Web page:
Climbing the corporate ladder — or just the jungle gym at school? Need something a bit more persuasive than ”Eat this, dirtbag”? Now you can try a different line on the bully at hand (but don’t stick around to explain it): ”So, my good window of lattice, fare thee well; thy casement I need not open, for I look through thee.” Love life gone sour? This will undoubtedly hasten the breakup: ”Sell your face for five pence and ‘tis dear.”
You’ll find these and 4,000 or so other put-downs in Shakespeare’s Insults, by Wayne F. Hill and Cynthia J.Ottchen. A 1991 best-seller in the Bard’s homeland (though its authors are Yanks who wrote the book while earning Ph.D.’s at Cambridge), the book offers a play-by-play (literally) rundown of Shakespeare’s poison pen. From one-line venom-packed wonders such as ”Sell when you can, you are not for all markets” to sublime soliloquies of scabrousness like ”Such a keech can with his very bulk/Take up the rays o’th’beneficial sun,/And keep it from the earth” (that’s ”fat” to you and me), it’s all here in one highly offensive — and portable — little volume.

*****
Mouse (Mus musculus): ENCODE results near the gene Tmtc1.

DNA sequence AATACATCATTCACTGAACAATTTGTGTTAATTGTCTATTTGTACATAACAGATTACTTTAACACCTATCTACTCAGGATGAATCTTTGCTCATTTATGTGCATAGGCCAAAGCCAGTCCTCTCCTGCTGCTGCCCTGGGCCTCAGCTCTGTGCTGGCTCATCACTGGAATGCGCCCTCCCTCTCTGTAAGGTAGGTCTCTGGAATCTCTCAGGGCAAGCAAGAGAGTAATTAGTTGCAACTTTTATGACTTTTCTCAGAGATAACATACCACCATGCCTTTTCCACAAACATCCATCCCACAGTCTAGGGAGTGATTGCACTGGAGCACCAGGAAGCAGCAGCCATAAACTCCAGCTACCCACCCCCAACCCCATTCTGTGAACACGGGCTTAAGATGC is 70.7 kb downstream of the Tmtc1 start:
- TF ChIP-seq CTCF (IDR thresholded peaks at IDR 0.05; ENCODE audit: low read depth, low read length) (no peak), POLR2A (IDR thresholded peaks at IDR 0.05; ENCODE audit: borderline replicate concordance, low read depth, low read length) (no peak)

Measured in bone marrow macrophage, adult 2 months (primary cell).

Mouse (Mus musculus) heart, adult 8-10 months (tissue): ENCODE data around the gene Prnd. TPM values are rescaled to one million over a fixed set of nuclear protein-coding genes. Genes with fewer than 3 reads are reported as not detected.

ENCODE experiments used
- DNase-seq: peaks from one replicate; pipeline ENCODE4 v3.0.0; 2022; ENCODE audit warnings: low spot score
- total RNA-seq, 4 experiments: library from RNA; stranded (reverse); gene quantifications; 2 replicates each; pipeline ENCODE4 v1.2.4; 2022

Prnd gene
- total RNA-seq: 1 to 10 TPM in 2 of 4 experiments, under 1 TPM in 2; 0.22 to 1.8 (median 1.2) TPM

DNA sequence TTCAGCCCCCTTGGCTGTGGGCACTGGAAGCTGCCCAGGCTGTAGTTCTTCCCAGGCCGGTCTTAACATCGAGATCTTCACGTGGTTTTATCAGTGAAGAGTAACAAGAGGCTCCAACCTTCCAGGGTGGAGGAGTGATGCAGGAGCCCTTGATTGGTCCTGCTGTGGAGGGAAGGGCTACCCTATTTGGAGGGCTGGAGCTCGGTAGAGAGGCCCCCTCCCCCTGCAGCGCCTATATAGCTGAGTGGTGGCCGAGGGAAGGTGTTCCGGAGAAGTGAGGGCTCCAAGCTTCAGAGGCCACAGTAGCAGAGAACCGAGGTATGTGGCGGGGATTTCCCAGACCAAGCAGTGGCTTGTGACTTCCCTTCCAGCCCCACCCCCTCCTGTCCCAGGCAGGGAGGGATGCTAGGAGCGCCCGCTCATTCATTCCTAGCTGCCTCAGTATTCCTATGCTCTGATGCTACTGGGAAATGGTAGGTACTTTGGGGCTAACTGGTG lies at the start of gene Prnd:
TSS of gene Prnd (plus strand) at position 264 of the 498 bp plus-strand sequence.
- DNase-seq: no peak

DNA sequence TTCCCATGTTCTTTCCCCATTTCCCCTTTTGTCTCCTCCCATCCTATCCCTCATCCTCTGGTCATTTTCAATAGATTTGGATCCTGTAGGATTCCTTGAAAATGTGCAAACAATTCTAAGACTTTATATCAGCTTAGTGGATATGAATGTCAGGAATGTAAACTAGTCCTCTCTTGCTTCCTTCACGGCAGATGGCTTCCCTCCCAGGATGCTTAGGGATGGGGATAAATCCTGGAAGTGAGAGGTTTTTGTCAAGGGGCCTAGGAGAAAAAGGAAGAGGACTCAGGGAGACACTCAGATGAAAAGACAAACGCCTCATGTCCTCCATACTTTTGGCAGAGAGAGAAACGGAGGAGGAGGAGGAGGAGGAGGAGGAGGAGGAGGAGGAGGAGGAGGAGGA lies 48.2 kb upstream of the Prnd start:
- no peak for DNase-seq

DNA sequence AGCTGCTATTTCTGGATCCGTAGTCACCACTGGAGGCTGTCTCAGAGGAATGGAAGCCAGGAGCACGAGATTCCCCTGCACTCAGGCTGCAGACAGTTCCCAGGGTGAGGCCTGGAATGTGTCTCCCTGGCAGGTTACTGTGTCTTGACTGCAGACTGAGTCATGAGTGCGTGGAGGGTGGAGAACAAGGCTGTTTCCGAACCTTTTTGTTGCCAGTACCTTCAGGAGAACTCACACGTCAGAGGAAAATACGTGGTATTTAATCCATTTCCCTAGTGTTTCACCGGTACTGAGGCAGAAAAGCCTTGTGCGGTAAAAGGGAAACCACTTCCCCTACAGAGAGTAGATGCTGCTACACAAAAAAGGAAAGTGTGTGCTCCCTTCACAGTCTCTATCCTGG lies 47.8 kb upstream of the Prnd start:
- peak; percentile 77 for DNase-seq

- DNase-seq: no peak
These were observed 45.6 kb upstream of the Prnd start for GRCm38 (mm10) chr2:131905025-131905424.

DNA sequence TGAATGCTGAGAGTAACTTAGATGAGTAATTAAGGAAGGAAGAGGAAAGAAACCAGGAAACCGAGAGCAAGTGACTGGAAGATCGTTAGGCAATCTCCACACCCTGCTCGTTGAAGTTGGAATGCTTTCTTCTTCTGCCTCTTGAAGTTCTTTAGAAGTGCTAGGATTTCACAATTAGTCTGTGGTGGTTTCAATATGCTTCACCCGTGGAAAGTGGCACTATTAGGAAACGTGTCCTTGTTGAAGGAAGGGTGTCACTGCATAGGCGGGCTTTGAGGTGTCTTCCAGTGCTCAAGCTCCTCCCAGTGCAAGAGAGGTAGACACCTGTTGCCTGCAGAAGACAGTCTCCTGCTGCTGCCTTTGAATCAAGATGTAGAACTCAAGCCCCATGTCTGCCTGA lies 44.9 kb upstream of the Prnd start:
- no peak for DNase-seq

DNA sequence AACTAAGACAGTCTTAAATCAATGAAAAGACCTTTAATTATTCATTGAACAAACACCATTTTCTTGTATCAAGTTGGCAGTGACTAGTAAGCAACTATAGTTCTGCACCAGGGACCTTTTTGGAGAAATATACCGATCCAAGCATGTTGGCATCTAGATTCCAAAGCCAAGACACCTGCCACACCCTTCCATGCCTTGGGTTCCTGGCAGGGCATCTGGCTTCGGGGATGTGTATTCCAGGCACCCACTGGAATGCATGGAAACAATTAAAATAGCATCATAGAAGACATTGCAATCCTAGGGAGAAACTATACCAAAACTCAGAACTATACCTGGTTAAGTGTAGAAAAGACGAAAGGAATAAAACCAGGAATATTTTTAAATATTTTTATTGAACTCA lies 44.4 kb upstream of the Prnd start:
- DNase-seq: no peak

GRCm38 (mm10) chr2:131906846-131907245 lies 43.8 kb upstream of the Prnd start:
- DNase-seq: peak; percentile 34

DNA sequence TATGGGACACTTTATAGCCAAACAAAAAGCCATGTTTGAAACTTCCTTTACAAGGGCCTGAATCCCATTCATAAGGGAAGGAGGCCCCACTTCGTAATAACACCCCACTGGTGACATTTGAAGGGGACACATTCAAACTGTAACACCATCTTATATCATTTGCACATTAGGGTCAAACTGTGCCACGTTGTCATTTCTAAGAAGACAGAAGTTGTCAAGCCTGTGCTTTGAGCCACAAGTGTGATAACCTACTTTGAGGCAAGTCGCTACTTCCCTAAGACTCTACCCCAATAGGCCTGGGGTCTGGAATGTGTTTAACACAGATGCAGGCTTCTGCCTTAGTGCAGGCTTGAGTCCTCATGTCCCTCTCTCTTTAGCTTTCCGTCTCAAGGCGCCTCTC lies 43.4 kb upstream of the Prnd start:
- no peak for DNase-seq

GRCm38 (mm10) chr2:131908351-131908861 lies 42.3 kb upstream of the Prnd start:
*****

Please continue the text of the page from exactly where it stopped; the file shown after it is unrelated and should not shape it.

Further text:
”The insults are really more funny than they are mean,” insists coauthor Hill, who dreamed up the book with Ottchen, his wife, when they began hurling Bardian barbs at each other after attending a production of Twelfth Night. ”They’re good for warring couples. You can reduce the other person to laughter.”
There is, however, always another option. You can follow the advice Polonius gives to his son, Laertes, in Hamlet and ”give thy thoughts no tongue.”